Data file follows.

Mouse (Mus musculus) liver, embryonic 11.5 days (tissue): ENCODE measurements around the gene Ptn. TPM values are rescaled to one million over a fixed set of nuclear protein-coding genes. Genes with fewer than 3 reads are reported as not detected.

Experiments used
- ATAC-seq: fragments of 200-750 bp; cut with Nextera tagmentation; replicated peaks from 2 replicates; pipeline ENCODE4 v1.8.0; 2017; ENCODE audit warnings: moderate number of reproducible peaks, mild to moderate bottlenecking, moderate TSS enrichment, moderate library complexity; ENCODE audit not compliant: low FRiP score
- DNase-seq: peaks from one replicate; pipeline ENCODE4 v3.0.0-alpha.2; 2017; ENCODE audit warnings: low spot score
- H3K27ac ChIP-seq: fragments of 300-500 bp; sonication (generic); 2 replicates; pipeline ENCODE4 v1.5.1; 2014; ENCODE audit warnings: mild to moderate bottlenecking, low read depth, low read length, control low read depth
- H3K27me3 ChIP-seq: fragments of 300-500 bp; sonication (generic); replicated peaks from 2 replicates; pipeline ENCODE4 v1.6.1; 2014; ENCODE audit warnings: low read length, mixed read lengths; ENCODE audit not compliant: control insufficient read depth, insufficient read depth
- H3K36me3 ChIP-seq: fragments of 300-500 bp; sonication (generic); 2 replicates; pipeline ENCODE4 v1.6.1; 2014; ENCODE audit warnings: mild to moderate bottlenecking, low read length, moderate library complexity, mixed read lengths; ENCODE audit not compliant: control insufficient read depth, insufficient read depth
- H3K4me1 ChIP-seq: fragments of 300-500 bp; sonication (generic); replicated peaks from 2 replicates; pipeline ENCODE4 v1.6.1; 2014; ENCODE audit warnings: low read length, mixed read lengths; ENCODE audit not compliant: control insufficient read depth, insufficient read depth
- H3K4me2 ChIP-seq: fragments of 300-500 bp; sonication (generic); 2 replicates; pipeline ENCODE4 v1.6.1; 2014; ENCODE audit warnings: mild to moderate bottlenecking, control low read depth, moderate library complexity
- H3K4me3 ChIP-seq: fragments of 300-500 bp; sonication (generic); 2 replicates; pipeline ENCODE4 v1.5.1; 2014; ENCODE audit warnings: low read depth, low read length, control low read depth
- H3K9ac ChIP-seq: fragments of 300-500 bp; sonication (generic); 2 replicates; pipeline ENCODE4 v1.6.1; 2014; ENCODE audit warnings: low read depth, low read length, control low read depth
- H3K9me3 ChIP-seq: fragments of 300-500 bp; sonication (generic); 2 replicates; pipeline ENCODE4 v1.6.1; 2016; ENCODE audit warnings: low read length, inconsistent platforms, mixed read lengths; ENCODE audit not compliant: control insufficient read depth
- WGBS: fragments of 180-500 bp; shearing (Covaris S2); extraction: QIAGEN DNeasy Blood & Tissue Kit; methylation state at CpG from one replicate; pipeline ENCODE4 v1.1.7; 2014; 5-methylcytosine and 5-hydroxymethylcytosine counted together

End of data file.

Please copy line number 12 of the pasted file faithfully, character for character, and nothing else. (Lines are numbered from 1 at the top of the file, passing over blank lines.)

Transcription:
- H3K9me3 ChIP-seq: fragments of 300-500 bp; sonication (generic); 2 replicates; pipeline ENCODE4 v1.6.1; 2016; ENCODE audit warnings: low read length, inconsistent platforms, mixed read lengths; ENCODE audit not compliant: control insufficient read depth